Branding and content curation: a case study

For my fifth student project at the Ironhack UX/UI Design bootcamp, my teammate and I had to create a website for an online magazine with curated content, during a 5-day design sprint.


From the available personas to work with, we chose to design for Candice, a trendy 28 year old marketer.

Once we chose the persona we were designing for, we proceeded to conduct User Research, by interviewing people who read fashion magazines or worked in the fashion industry.

Among other things, we asked which magazines they read, what they like and dislike about them, what their goals are when reading fashion magazines, which sections they enjoy, and in which context and device they read.

From our research, we discovered that there is an unexplored niche of magazines presenting high-street fashion combined with practical advice and a smart outlook that avoids the gossipy tone of many fashion magazines. However, the horoscope section that most major fashion magazines have proved very popular among our interviewees.

Branding and Information Architecture

With these insights in mind, we looked more closely at what our main competitors do, what their visual style is, and how they organize their content, and from that, we created a market positioning matrix, where we identified the niche we wanted to fill with our digital magazine.

Market positioning matrix

Once we had a clearer design direction, we started working on the brand attributes, and decided it should be modern and casual, but never gossipy. To get a consistent visual look that communicates these attributes, we made a moodboard, which we submitted to qualitative desirability testing by showing it to participants and asking them to describe their feelings and their impressions.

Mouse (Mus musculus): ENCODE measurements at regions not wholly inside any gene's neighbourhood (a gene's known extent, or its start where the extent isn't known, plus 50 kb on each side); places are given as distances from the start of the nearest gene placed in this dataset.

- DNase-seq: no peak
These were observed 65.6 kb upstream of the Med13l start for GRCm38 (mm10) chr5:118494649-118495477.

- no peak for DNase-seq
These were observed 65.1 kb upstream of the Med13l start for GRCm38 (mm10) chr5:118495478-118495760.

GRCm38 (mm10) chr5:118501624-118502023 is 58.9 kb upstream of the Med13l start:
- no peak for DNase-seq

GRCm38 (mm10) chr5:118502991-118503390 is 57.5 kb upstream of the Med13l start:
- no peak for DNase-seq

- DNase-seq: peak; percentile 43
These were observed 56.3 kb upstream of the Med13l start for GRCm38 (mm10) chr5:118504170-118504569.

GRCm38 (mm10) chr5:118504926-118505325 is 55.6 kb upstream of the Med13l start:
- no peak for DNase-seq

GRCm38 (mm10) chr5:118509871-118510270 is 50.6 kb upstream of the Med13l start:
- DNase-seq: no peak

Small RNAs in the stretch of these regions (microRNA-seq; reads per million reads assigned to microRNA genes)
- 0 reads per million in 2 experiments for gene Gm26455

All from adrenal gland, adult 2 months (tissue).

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Moodboard 1

The results made it clear that our first moodboard didn’t really communicate our brand attributes, so we iterated on it and did another desirability test, this time with more positive results.

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Moodboard 2

We followed a similar process to choose the name Tresque: we came up with several alternatives and asked participants about their preferred ones and how they made them feel.

Based on what we learned from our User Research, we decided upon the content our magazine should have, and performed card sorting to help us build our site’s Information Architecture.

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Site map

We decided to add skin care and make up sections, as practicality and useful advice were some of the things mentioned by our interviewees as important, and we wanted to add a section delving into important personalities from the industry in order to provide interesting insights into the fashion world as an alternative to the celebrity section seen in many fashion magazines.

Hi-fi wireframes and prototyping

My teammate and I collaborated on Figma to create hi-fi wireframes, putting together pictures and visual elements that were coherent with the brand identity. We decided to rely strongly on large pictures and keep text to a minimum, as that’s what users expect from fashion magazines, and the interview participants mentioned they prefer it that way. In the home page, headlines appear when the user hovers over the images.

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Home screen

We exported the hi-fi wireframes to Principle in order to make an animated prototype, which you can check out in the following video

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Sales and business development expert with a passion for UX Design

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